Moscow rejects France's UNSC draft resolution against Syria as inadmissible
Iran Press TV
Wed Sep 11, 2013 10:13AM GMT
Russia has rejected as "inadmissible" a French draft resolution at the UN Security Council (UNSC) that blamed the Syrian government for a recent chemical attack in the country before results of a UN probe on the case are released.
Following the development, announced on Tuesday by the Russian foreign ministry, France announced its willingness to amend its resolution while expressing displeasure over Moscow's rejection of its draft resolution, which undermines a still ongoing UN investigation into the alleged use of chemical weapons near Syrian capital of Damascus last month.
Russian Foreign Minister Sergei Lavrov reportedly discussed the resolution in a phone contact on Tuesday with his French counterpart Laurent Fabius.
"Lavrov noted that France's proposal to accept a Security Council resolution… blaming the Syrian authorities for the possible use of chemical weapons is inadmissible," RIA Novosti reported Wednesday, citing a statement released by Russia's foreign ministry.
In addition to accusing Damascus of launching the alleged chemical attack on August 21, the French proposal at the UNSC called on Syria to give up its chemical weapons or face military action.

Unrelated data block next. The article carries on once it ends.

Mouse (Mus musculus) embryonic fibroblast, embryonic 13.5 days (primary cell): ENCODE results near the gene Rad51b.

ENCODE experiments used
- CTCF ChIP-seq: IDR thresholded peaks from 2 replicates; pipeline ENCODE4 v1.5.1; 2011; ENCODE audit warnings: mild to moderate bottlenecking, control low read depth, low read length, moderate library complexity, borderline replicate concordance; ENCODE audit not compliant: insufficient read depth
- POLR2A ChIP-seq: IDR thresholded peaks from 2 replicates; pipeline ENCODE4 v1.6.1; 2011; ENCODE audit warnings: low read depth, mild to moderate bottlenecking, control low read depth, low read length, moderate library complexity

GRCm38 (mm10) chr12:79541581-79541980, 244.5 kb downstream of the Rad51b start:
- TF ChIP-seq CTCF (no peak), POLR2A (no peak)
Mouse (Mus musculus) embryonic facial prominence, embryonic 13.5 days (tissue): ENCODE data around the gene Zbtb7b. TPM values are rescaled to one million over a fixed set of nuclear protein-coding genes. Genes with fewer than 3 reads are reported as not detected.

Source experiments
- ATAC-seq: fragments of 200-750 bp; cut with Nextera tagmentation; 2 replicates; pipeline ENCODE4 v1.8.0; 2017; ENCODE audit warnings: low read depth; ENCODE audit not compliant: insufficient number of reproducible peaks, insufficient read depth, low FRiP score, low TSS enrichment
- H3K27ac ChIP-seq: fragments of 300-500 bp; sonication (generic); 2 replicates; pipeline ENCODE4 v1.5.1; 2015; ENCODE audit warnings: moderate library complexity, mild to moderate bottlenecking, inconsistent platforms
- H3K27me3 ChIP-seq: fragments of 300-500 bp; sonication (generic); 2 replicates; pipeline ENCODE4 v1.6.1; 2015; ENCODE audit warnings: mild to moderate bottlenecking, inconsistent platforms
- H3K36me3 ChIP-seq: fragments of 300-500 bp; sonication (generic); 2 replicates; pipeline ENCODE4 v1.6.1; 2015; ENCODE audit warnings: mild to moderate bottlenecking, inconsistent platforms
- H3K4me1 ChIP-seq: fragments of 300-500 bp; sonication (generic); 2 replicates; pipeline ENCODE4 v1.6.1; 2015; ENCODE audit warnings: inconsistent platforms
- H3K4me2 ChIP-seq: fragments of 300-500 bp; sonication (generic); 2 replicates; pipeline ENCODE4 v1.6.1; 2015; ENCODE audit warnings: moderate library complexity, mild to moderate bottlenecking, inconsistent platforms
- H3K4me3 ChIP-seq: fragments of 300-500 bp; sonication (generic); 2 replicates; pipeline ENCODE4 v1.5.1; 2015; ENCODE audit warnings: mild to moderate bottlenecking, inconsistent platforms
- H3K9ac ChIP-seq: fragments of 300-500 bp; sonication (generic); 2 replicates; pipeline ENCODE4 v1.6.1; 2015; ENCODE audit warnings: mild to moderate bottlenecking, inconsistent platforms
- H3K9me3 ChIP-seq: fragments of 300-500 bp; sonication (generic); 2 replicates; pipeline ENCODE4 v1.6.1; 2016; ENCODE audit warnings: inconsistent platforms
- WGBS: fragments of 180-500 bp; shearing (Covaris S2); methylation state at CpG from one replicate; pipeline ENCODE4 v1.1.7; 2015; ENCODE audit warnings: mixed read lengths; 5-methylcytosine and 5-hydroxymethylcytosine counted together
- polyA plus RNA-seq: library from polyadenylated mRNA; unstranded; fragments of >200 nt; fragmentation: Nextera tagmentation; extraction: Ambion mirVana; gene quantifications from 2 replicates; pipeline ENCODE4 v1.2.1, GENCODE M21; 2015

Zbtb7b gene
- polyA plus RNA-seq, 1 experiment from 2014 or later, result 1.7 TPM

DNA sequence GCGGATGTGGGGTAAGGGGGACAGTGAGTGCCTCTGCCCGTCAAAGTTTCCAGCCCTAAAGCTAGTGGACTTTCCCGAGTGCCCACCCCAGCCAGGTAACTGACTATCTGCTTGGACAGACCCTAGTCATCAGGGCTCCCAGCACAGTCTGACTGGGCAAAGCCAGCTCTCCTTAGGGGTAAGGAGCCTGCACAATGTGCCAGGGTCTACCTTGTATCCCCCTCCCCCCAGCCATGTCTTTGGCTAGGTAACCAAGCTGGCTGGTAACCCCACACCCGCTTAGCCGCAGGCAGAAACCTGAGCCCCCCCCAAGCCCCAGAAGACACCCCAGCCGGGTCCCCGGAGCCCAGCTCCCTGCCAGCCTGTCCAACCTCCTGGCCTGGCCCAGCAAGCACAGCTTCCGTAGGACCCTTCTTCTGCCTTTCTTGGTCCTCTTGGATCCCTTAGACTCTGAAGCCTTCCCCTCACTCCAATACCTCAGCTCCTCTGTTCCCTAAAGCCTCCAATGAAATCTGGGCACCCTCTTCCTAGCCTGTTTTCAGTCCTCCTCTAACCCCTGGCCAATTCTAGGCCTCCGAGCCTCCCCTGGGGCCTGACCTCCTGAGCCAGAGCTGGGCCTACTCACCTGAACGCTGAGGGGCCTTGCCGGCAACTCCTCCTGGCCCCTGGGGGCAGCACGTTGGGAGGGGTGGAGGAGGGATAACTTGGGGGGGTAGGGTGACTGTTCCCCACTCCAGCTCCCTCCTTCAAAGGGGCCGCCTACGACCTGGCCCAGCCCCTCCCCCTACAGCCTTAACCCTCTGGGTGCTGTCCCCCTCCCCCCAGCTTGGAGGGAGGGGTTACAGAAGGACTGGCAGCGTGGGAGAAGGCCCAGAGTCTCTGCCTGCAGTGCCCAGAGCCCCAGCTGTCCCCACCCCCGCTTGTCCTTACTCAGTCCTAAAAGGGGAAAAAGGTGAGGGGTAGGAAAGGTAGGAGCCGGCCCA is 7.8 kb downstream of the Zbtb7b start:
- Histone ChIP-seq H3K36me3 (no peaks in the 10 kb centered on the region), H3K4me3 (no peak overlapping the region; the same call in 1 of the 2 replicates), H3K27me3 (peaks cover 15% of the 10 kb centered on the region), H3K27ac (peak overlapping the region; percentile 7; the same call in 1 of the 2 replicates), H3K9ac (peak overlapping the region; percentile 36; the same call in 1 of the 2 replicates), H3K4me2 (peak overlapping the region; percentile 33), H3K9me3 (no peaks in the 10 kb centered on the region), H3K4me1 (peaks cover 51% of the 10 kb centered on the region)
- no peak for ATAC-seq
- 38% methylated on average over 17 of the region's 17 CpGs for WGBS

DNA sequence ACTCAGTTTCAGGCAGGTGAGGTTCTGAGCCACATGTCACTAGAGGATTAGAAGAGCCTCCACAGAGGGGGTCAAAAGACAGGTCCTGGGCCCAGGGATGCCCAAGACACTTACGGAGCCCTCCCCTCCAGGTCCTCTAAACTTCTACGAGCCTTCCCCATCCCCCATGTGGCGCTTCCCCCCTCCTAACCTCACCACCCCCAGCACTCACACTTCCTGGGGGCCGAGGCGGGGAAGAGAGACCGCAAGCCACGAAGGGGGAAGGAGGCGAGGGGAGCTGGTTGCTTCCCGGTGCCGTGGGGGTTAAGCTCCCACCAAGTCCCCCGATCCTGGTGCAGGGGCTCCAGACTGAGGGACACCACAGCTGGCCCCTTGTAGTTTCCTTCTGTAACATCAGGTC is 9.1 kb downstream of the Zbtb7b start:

According to France's foreign ministry officials, the resolution would further demand those guilty of perpetrating the alleged use of the chemicals to face trial by the International Criminal Court.
Lavrov, meanwhile, announced on Tuesday that Moscow will soon present a "workable" plan for placing Syrian chemical weapons under international control, following up on an earlier Russian proposal that has shifted the international debate on a US-led military intervention in Syria.
This is while news reports, citing unnamed sources, indicate that Lavrov and his US counterpart John Kerry are to meet in Geneva on Thursday.
The rhetoric of war against Syria first gained momentum on August 21, when the militants operating inside the Middle Eastern country and the foreign-backed Syrian opposition claimed that over a thousand people had been killed in a government chemical attack on militant strongholds in the Damascus suburbs of Ain Tarma, Zamalka and Jobar.
Damascus categorically rejected the accusation.
Nevertheless, a number of Western countries, including the US, France, and the UK, quickly started campaigning for war.
The UN, Iran, Russia, and China have warned against war.
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